'Everyday Edisons' Drive Medical Innovation

Faride Akretch

January 9, 2014

2 Min Read
'Everyday Edisons' Drive Medical Innovation

The search for better cures for what ails us has led to a steady stream of amazing biomedical technology and engineering breakthroughs. And while we have already seen countless, impressive, new medical electronics devices appear on the market, the fact is that we've just barely scratched the surface of what's possible. There's still plenty of room for great ideas.

But, as most in the design community know, having a great idea is only the starting point. The real work starts with design and engineering, building prototypes, extensive testing, government approvals, legal protections, and, hopefully, manufacturing and marketing. For the past several years, PBS in conjunction with Charlotte, N.C.-based Edison Nation, has been chronicling this process through an Emmy Award-winning reality series called Everyday Edisons.

Edison Nation is a product design and development group with expertise in the consumer, industrial, and medical spaces. In the show, everyday people from around the country submit ideas and prototypes that Edison Nation's experts help bring to life.

In 2012, Edison Nation partnered with Carolinas HealthCare System to form Edison Nation Medical, a joint venture to stimulate innovations in healthcare and improvements in patient care. The company provides a clear pathway for anyone -- doctors, nurses, technicians, entrepreneurs, patients, caregivers -- to submit a medical product idea for in-depth analysis and potential commercialization by expert medical, product development, and licensing experts. Edison Nation Medical splits profits with any successful inventor.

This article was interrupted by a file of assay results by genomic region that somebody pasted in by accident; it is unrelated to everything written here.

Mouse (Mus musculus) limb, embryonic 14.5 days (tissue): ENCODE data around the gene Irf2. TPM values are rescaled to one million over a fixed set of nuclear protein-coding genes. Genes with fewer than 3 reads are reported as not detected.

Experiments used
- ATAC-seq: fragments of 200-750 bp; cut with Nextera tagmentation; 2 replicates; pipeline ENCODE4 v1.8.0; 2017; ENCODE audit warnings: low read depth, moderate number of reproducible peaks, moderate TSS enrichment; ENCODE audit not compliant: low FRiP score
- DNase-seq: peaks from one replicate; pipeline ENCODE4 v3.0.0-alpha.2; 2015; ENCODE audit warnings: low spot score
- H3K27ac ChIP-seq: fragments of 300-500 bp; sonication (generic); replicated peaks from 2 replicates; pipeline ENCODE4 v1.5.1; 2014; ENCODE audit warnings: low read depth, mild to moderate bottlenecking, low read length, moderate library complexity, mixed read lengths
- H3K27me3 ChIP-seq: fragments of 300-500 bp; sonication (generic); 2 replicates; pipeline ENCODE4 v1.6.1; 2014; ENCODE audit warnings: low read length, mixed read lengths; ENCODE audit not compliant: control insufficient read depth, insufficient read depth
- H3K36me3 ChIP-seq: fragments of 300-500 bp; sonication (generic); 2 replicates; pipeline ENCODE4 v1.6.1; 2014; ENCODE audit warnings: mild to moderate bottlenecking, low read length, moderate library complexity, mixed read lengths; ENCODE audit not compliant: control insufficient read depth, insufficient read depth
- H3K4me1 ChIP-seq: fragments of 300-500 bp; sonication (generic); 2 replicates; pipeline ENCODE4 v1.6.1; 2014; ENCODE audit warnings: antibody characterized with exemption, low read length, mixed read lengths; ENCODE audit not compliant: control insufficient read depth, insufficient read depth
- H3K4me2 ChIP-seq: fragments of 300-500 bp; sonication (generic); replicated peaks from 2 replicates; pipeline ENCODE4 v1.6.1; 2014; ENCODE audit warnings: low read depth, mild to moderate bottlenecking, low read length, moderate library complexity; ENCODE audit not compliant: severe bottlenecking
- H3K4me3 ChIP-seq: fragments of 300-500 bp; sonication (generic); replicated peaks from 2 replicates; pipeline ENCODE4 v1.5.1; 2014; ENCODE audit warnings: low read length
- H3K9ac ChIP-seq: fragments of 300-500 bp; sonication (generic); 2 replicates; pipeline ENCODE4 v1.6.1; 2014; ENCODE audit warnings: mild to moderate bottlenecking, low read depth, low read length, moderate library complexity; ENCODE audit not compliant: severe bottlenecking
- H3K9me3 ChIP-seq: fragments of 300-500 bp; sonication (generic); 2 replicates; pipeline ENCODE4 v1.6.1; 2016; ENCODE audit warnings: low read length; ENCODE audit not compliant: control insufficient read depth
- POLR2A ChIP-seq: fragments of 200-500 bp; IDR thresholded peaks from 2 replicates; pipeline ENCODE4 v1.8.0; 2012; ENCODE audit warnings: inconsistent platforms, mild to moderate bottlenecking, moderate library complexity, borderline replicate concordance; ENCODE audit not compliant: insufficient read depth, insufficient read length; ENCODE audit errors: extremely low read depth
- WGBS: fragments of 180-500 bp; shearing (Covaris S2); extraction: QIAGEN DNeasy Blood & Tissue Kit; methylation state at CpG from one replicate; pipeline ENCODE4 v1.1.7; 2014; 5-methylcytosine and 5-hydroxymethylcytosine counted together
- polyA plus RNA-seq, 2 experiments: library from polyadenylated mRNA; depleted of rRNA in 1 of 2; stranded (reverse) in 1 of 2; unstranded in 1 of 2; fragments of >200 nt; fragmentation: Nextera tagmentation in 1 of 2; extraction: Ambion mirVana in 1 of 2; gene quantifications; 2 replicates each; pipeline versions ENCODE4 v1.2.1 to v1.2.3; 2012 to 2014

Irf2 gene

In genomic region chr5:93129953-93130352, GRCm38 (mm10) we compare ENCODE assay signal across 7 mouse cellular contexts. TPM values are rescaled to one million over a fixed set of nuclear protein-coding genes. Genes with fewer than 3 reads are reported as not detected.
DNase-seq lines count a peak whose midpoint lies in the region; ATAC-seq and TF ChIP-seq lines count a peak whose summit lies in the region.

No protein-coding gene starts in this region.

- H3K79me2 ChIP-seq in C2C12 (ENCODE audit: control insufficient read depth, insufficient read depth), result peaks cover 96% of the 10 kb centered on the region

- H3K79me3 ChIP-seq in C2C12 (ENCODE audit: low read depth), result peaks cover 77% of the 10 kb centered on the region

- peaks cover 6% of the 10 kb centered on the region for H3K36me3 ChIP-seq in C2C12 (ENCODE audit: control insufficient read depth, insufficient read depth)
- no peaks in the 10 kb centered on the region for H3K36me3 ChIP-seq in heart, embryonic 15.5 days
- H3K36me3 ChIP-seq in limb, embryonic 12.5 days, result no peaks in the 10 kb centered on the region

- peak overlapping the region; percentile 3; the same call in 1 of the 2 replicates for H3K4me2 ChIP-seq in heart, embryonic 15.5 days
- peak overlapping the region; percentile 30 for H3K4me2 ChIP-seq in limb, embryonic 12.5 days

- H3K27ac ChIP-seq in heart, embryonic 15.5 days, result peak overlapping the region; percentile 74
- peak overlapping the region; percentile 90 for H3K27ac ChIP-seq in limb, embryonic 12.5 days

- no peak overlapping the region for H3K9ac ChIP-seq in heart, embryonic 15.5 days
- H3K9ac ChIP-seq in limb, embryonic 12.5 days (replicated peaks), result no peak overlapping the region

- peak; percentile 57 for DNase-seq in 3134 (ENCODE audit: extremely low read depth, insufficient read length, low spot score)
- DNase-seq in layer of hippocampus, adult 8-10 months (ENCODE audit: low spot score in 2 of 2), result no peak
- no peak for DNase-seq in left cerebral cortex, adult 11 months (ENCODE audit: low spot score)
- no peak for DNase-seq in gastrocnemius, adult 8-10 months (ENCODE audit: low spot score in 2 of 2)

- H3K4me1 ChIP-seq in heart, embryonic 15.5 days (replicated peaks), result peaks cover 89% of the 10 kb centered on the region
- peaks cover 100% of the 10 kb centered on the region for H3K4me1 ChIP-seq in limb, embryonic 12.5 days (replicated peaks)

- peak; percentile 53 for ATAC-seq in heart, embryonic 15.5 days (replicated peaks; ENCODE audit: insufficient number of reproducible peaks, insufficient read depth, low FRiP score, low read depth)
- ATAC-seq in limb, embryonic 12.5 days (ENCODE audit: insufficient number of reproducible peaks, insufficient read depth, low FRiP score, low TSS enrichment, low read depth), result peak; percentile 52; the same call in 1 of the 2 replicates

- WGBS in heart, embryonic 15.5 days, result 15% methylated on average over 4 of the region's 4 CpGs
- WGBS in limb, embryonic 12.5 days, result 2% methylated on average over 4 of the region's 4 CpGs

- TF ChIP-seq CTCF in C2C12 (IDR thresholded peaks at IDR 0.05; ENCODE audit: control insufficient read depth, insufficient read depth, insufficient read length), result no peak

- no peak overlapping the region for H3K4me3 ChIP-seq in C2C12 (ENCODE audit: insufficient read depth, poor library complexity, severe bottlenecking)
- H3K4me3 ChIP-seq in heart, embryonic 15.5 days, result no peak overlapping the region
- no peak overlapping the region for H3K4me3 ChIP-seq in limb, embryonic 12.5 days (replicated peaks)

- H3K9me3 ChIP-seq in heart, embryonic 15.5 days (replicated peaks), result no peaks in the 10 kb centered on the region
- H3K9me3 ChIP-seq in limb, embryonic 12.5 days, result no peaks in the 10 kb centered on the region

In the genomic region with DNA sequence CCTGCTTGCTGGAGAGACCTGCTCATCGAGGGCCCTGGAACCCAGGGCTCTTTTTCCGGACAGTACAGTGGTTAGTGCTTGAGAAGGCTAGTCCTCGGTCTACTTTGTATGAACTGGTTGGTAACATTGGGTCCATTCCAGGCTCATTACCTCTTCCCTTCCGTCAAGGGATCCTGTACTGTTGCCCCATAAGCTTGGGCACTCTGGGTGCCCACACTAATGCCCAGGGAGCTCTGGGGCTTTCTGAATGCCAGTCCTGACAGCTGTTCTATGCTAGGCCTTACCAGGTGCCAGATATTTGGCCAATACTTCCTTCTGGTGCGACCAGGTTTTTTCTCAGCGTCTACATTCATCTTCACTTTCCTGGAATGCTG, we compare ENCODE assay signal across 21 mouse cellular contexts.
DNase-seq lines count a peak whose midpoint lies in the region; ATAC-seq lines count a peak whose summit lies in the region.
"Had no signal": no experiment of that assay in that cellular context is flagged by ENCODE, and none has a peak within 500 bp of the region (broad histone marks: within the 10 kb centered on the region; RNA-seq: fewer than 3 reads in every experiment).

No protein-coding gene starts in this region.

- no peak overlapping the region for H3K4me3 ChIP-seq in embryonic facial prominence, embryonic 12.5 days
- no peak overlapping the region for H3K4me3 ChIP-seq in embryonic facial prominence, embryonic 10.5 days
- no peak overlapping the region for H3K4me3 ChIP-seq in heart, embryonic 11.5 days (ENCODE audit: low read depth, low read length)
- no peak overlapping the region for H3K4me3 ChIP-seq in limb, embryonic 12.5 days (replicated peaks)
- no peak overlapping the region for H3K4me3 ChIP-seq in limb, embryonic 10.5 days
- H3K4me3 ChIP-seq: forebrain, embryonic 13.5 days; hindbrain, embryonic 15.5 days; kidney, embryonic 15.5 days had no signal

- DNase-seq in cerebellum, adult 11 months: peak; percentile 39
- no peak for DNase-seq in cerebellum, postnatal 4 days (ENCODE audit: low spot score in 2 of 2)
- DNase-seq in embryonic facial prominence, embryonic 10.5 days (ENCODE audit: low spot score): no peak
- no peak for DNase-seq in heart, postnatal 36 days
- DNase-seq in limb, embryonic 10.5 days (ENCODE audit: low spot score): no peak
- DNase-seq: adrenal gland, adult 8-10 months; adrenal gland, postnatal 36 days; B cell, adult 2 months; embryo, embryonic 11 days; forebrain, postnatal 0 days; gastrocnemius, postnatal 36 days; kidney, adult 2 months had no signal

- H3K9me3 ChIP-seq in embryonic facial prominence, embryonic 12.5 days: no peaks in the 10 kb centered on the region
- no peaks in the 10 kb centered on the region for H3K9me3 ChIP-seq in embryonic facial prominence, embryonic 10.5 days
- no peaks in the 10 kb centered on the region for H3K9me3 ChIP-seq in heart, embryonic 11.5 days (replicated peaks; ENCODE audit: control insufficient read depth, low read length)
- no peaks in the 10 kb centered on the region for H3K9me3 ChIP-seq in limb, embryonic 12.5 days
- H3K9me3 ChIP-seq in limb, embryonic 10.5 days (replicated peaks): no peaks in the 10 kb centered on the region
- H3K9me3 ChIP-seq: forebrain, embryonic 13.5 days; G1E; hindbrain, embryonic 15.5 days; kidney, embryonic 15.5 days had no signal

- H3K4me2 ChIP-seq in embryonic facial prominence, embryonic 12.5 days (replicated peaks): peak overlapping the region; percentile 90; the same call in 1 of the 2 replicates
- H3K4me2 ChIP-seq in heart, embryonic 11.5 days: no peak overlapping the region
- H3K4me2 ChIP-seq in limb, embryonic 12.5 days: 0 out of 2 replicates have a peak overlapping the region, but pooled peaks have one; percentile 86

For its upcoming season, Everyday Edisons will focus on medical innovation, based on submissions to Edison Nation Medical. Chances are good that any number of fledging inventions featured on the show, or underway in Edison Nation Medical labs, will involve electronics. As electronics engineers know, sooner or later you'll need an oscilloscope and other test equipment to debug and troubleshoot designs.

As a big believer in innovation itself, Tektronix has donated a cross-section of advanced test instrumentation to Edison Nation Medical, including an MDO4000 mixed domain oscilloscope, an MSO3000 series mixed signal oscilloscope, two DPO3000 series oscilloscopes, an AFG2000 series function generator, a DMM4040 digital multimeter, and other supporting technologies.

Needless to say, we are looking forward to the upcoming Everyday Edisons season, and we hope you'll tune in. To learn more or to submit your ideas, go to edisonnationmedical.com.

— Faride Akretch is a technical marketing manager for Tektronix.

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About the Author(s)

Faride Akretch

Faride Akretch is a technical marketing manager for Tektronix. In nearly 20 years in the industry, he has held a variety of positions, including application engineer, product marketing, and business and market development, in Germany, Japan, and the US. He holds a master's degree in electrical engineering/electronics from the Technical University in Berlin, Germany.

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